“We then started to work on all the collected information and eventually came to an understanding that the crash site could possibly be at a pass between Pari Adi and Pahu Dino which is covered with dense forests and is located at a very high altitude,” said Tamut.
The team asked the low-altitude porters to go back and sent a message to Extra Assistant Commissioner in Kaying about what they had heard. He sent an Indian Air Force chopper to carry out a reconnaissance mission.
Finding the wreck
On June 11, Tamut boarded an MI-17 helicopter, which also had air force personnel on board. That is when they came across the site where the plane had crashed. By then it was already dark.
“On June 12, we flew towards the crash site and landed near a lake which was quite far from the crash site,” he said. “The first rescue team, including me, landed around 9 in the morning. After reaching the camp, I, along with a jawan from the Indian Army, started our trek towards the crash site and by the time we reached, it was already 3.50 pm.”
Tamut said the scene that they came across on reaching the crash site was devastating. Along with aircraft debris, the bodies of the crew members were strewn around.
“The scene was heartbreaking, that is all I have to say,” said Tamut.
An intermediate campsite was established around one and a half hours from the crash site in which the rescuers planned their strategy to move the bodies out of the site.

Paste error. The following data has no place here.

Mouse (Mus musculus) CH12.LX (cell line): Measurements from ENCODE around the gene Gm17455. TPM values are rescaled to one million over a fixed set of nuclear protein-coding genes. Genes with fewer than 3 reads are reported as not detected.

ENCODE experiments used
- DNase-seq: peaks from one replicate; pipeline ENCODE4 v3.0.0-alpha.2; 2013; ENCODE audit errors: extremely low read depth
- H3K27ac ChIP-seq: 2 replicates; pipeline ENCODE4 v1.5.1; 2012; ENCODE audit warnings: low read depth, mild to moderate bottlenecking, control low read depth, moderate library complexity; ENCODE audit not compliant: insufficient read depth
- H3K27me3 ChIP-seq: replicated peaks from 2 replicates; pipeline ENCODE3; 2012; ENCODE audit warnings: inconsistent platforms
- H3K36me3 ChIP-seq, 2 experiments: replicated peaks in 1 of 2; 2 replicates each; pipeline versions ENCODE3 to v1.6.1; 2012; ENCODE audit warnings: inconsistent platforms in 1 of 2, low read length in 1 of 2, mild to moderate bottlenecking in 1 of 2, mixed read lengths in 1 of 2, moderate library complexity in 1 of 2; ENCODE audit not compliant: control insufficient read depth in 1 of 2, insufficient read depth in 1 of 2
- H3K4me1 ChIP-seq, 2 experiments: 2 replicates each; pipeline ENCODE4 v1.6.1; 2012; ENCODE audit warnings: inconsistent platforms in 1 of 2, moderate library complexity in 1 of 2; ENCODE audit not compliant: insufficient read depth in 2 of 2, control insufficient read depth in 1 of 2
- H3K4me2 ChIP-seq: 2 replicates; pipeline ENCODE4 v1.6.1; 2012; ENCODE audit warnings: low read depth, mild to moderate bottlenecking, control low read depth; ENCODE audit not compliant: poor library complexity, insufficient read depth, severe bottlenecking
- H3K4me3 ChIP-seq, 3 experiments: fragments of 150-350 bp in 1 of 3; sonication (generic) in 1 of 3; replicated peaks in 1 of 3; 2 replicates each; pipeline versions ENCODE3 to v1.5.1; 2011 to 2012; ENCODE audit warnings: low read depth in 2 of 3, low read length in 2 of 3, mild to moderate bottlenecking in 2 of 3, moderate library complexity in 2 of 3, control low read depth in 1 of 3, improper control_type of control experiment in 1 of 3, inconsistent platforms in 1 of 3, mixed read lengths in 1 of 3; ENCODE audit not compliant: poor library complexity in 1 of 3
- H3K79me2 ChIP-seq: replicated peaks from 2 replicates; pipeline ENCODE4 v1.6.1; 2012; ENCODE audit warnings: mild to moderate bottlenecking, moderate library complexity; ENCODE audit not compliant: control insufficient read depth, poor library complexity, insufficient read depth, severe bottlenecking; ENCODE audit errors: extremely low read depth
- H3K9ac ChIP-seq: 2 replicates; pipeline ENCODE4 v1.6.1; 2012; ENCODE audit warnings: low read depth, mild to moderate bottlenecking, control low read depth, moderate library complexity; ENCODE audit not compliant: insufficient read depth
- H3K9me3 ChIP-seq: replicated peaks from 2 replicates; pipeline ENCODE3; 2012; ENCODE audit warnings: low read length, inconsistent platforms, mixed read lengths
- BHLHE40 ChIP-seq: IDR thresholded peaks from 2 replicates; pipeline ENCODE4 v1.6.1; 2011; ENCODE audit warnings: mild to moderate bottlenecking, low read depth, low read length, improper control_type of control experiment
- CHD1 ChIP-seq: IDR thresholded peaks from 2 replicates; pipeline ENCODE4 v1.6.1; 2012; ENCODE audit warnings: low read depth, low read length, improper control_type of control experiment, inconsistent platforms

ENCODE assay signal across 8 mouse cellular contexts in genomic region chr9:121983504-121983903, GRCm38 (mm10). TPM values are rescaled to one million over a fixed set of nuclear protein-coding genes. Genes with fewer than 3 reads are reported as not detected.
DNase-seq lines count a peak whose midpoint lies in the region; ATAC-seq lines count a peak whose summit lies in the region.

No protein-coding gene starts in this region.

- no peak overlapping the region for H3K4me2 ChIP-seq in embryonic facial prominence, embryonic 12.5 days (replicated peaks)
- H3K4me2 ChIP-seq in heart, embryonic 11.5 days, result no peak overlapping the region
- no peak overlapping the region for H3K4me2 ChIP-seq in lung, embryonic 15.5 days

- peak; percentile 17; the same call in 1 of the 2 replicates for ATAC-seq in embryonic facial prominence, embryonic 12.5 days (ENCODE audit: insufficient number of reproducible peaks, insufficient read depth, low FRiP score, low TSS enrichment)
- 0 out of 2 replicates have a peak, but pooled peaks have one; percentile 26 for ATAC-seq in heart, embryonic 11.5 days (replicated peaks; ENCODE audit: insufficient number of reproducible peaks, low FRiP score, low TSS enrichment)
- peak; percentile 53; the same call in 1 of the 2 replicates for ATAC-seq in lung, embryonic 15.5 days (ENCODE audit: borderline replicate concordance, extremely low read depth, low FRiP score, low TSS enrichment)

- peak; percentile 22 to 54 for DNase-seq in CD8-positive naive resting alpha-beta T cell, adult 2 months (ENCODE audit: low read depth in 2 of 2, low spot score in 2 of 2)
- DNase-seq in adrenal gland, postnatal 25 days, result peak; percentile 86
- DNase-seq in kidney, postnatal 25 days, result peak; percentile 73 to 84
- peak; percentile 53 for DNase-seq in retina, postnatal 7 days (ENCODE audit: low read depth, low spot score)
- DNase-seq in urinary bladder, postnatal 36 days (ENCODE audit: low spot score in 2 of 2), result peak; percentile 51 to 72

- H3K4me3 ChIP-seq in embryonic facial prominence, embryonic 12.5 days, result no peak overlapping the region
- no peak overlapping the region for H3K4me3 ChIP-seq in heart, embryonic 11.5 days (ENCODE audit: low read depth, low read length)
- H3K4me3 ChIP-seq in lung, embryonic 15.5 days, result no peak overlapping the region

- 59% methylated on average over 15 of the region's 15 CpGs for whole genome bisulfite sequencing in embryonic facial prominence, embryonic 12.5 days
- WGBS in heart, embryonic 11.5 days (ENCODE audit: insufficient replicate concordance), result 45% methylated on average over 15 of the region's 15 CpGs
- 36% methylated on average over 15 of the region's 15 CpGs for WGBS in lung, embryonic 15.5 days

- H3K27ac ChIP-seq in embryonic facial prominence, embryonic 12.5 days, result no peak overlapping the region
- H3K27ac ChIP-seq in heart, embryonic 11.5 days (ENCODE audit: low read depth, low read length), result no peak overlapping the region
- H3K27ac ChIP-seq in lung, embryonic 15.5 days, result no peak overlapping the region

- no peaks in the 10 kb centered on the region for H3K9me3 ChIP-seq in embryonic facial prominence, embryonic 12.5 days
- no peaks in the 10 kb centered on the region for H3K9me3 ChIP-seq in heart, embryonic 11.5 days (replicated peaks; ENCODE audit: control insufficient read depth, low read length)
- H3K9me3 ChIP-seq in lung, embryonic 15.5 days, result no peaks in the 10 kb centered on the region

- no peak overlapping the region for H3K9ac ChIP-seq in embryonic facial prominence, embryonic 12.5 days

“From June 13, we started to collect the bodies and mortal remains of the air warriors,” Tamut said. “This was a Herculean task and the route was not at all a smooth one. Going up and down those hills would make one give up, but then we were there for a mission. To be honest, we and the Army were the only ones carrying most of the load as for some reasons the personnel sent by the IAF were sadly on the older side.”
The process of recovering the bodies concluded by June 14. But then the weather got bad. On June 18, a sortie was made by the IAF to drop some rations. They were able to airlift some rescuers from the site.
Finally on June 19 – 17 days after the crash – an air force chopper took away six bodies from the camp site. The next day, they took the remains of seven others.
Tamut said the days between June 12 and 17 were the worst that they had to deal with very little food and very bad weather.
“There were days when we had to survive on water and biscuits, had a hard time sleeping on the tents which was not sufficient for all the members,” he said. “Though the bodies of the air warriors were airlifted, we were left behind and that is from when our waiting period started.”
Weather conditions got worse and heavy rainfall continued to batter them for several days. The rescuers were only airlifted on June 29. “I am not complaining but neither I nor were the IAF personnel prepared for this,” Tamut said. “But having said that and after going through all such days of hardship, I guess my participation in the operation was worth it.”
This article first appeared on EastMojo.